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Galapagos Islands host international workshop on biofouling management in marine protected areas

Updated: Jun 30, 2023

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The Galapagos Islands of Ecuador, home to some of the world's most uniquely endemic wildlife species, hosted an international workshop, organised by GloFouling Partnerships, on biofouling management to prevent the spread of invasive aquatic species in Marine Protected Areas (MPAs) and Particularly Sensitive Sea Areas (PSSAs). The event was held from 6 to 9 June 2023 and brought together marine biosecurity experts and policy-makers from the GloFouling LPCs and other countries at the Charles Darwin Foundation - an international non-profit organization dedicated to the environmental conservation of the Galapagos archipelago, around 1000km off the coast of Ecuador.

MPAs and a range of other area-based conservation measures, such as IMO’s Particularly Sensitive Sea Area concept, are globally important environmental management tools that provide protection from the effects of human exploitation and activities, supporting the conservation of marine biodiversity, ecosystems and the processes they support, as well as resources in a broad sense. MPAs have the potential to address many of the pressures threatening marine biodiversity, in particular over-exploitation of resources, harmful fishing practices, and habitat destruction.

However, MPAs themselves are also at risk of impacts of human activities. The introduction of invasive aquatic species to MPAs, in particular, may have significant impacts on their ecological structure and function, due to changing species composition and the introduction of species that can significantly outcompete and displace native species. Despite this, while the impacts of invasive species are considered a management concern by many MPA experts, the issue is often overlooked in MPA planning and regulation, with only a small proportion of MPA management plans including specific management controls for non-native species.

The workshop provided experts from 20 countries with an opportunity to exchange views, methods and practices for prevention, risk assessment, inspection, monitoring, early detection and rapid response to the introduction of invasive species via ships' biofouling. One key aspect of the event was the opportunity for participants to witness practical demonstrations, such as the use of underwater drones for inspection, standardised methods for monitoring and sampling, the latest advances on anti-fouling solutions and approaches for diver-based inspection of vessels Throughout the week, group discussions enabled experts to debate possible solutions and ways forward to tackle the biofouling issue.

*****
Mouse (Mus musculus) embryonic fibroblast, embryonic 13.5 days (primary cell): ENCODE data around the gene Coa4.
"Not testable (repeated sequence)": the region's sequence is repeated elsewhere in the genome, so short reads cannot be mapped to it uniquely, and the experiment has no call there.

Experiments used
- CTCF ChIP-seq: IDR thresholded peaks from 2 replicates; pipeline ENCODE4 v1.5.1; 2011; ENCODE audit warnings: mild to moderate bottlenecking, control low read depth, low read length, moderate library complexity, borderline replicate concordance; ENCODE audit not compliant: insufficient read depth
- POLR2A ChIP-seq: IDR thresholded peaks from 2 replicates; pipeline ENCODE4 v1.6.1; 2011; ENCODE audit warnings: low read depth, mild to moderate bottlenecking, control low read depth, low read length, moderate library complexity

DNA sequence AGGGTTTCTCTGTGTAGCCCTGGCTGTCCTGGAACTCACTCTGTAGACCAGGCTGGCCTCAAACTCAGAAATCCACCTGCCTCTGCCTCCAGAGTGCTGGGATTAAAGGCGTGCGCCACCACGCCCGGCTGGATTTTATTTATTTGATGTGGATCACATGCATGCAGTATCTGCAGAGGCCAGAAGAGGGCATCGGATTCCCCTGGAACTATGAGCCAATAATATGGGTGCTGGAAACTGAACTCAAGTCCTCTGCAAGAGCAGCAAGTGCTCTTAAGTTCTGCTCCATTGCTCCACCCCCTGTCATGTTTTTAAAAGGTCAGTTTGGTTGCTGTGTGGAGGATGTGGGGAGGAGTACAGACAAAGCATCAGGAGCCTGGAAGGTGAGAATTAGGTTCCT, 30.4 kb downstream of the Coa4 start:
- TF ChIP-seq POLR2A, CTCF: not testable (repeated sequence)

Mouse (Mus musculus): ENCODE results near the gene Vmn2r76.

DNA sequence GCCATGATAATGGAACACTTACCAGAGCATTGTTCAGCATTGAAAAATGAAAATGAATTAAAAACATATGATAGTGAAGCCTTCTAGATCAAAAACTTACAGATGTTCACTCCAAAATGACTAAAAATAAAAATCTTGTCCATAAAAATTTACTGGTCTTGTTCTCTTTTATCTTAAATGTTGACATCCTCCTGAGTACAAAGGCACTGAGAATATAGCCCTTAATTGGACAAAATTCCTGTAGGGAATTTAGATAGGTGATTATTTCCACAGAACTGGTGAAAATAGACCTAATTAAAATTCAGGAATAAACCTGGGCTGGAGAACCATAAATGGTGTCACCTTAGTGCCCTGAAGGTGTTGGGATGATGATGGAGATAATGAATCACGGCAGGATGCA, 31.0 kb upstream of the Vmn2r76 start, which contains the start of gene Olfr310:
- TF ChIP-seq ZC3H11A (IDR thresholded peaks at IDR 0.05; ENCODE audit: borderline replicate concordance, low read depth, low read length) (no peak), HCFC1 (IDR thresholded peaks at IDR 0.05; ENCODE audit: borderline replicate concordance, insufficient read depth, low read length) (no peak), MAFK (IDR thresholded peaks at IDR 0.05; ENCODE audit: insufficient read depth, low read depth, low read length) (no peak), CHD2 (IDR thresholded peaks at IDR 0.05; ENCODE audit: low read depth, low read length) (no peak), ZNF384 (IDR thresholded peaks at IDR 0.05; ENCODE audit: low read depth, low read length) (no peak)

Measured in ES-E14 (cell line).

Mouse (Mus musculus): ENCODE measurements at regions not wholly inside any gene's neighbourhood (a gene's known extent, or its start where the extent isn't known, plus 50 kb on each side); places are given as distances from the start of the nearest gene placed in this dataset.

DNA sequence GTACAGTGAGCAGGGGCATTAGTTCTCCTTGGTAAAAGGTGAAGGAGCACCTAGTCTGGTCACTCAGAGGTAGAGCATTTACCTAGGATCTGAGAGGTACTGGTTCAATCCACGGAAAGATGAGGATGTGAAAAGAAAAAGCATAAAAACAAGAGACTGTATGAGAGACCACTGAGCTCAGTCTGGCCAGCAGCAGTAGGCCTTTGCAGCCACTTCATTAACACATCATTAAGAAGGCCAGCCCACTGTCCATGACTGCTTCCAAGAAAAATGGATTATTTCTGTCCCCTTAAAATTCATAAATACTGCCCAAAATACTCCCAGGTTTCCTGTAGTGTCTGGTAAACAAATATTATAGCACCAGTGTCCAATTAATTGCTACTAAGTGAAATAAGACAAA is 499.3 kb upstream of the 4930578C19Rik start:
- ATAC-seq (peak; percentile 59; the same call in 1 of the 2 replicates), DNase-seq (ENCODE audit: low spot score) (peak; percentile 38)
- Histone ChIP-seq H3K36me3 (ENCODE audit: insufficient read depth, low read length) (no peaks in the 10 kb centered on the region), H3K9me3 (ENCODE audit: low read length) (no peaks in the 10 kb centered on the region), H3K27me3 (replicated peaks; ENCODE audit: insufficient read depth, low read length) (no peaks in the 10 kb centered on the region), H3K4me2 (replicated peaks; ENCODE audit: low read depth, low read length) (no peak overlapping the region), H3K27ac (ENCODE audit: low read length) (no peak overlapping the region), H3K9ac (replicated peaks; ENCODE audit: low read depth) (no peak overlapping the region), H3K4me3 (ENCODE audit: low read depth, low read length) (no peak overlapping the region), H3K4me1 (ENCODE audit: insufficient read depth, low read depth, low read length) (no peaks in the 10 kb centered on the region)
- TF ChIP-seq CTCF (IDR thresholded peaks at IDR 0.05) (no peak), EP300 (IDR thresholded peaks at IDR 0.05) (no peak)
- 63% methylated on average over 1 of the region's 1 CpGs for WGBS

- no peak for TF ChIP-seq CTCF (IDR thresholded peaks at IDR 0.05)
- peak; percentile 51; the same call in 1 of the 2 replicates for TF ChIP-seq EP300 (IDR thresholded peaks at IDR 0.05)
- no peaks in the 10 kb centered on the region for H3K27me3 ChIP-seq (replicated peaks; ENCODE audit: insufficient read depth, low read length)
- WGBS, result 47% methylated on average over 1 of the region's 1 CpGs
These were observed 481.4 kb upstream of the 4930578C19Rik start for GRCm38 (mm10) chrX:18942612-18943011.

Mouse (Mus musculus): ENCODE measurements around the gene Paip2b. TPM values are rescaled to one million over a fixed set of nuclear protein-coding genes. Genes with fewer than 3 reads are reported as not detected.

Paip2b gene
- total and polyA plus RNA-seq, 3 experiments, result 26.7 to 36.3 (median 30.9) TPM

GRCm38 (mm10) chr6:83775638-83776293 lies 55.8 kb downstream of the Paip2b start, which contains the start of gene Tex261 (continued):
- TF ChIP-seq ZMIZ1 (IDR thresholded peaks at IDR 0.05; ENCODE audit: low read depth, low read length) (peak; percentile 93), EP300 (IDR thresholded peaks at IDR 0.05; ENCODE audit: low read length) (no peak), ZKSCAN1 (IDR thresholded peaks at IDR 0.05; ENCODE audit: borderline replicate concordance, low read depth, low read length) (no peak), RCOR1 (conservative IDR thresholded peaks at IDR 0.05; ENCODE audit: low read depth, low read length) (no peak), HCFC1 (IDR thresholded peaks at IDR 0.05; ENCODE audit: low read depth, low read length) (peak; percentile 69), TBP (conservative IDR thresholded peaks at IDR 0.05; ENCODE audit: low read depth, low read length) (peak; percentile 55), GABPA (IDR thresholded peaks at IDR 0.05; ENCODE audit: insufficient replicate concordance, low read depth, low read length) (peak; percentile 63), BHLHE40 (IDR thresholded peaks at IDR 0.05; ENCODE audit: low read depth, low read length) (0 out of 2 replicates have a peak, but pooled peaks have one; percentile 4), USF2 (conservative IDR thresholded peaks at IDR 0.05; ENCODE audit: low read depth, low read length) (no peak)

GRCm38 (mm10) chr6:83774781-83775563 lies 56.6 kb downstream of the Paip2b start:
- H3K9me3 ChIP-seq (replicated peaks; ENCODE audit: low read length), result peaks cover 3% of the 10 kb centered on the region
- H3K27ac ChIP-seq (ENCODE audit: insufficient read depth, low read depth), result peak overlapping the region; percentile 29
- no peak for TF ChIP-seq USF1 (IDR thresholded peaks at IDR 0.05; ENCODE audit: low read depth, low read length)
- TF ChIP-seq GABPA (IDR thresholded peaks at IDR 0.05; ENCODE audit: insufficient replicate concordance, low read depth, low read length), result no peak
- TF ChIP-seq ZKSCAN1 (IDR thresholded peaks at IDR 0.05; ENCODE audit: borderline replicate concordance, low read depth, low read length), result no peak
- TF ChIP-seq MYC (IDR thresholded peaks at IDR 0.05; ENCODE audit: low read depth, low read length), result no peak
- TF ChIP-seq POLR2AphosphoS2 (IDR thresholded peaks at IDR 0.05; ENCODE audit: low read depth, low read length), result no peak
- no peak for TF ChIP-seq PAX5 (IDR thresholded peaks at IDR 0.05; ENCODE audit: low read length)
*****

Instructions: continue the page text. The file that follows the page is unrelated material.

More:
As a result of this workshop, a report will be published later this year bringing together recommendations and a wealth of resources on the specific aspects that MPA administrators need to consider when developing biosecurity measures related to vessel biofouling as a vector for invasive aquatic species.

The workshop would have not been possible without the strong support and the wealth of expertise provided by institutions based in the islands, such as the Galapagos National Park Authority (DPNG), the Galapagos Biosecurity Agency (ABG) and the Charles Darwin Foundation. Additionally, the Ecuadorian Navy (through DIRNEA) facilitated the use of one of its coastguard vessels for practical demonstrations.

From left to right: Mr Danny Rueda (DPNG), Ambasador Jose Luis Nestor Perez Sanchez Cerro (CPPS), Dr. Lilia Khodjet El Khil (GloFouling Partnerships), Dr. Marilyn Cruz (ABG) and Captain Javier Alvarado (Ecuadoria Navy)

Read more here about the issue of biofouling and invasive aquatic species.

See available databases of invasive aquatic species here. A photo gallery of the MPA biosecurity workshop can be found here.

IMO team from left to right: John Alonso (Technical Project Analyst at GloFouling), Lilia Khodjet El Khil (Technical Project Manager at GloFouling), Jurga Šaule (Senior Project Assistant at GloFouling), Yeongjoo Baek (Technical Project Manager at TEST Biofouling) and Teo Karayannis (Head for Marine Biosafety). Also those not present in the photo: Karine Langlois (Social Media and Communications Officer), Andrew Birchenough (Technical Officer for for London Convention/Protocol & Ocean Affairs) and Carolina Reyes (Project Assistant at GloFouling)



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